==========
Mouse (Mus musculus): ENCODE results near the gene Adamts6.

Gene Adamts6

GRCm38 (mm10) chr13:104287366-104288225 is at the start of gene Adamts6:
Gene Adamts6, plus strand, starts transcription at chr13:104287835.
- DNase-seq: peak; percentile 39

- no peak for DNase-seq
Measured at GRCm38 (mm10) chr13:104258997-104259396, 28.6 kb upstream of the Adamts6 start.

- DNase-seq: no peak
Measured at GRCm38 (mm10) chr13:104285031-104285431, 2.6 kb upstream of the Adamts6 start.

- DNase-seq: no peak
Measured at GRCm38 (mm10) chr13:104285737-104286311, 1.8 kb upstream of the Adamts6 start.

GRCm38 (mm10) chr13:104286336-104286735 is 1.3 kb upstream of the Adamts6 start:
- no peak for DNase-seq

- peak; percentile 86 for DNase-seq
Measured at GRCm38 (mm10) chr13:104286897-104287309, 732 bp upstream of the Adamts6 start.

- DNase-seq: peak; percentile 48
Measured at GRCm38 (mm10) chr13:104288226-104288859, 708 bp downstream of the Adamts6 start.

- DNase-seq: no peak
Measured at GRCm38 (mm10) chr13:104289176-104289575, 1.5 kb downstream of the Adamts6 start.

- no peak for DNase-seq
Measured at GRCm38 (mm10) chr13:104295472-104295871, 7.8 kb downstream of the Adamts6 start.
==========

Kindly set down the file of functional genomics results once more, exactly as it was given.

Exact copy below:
Mouse (Mus musculus): ENCODE results near the gene Adamts6.

Gene Adamts6

GRCm38 (mm10) chr13:104287366-104288225 is at the start of gene Adamts6:
Gene Adamts6, plus strand, starts transcription at chr13:104287835.
- DNase-seq: peak; percentile 39

- no peak for DNase-seq
Measured at GRCm38 (mm10) chr13:104258997-104259396, 28.6 kb upstream of the Adamts6 start.

- DNase-seq: no peak
Measured at GRCm38 (mm10) chr13:104285031-104285431, 2.6 kb upstream of the Adamts6 start.

- DNase-seq: no peak
Measured at GRCm38 (mm10) chr13:104285737-104286311, 1.8 kb upstream of the Adamts6 start.

GRCm38 (mm10) chr13:104286336-104286735 is 1.3 kb upstream of the Adamts6 start:
- no peak for DNase-seq

- peak; percentile 86 for DNase-seq
Measured at GRCm38 (mm10) chr13:104286897-104287309, 732 bp upstream of the Adamts6 start.

- DNase-seq: peak; percentile 48
Measured at GRCm38 (mm10) chr13:104288226-104288859, 708 bp downstream of the Adamts6 start.

- DNase-seq: no peak
Measured at GRCm38 (mm10) chr13:104289176-104289575, 1.5 kb downstream of the Adamts6 start.

- no peak for DNase-seq
Measured at GRCm38 (mm10) chr13:104295472-104295871, 7.8 kb downstream of the Adamts6 start.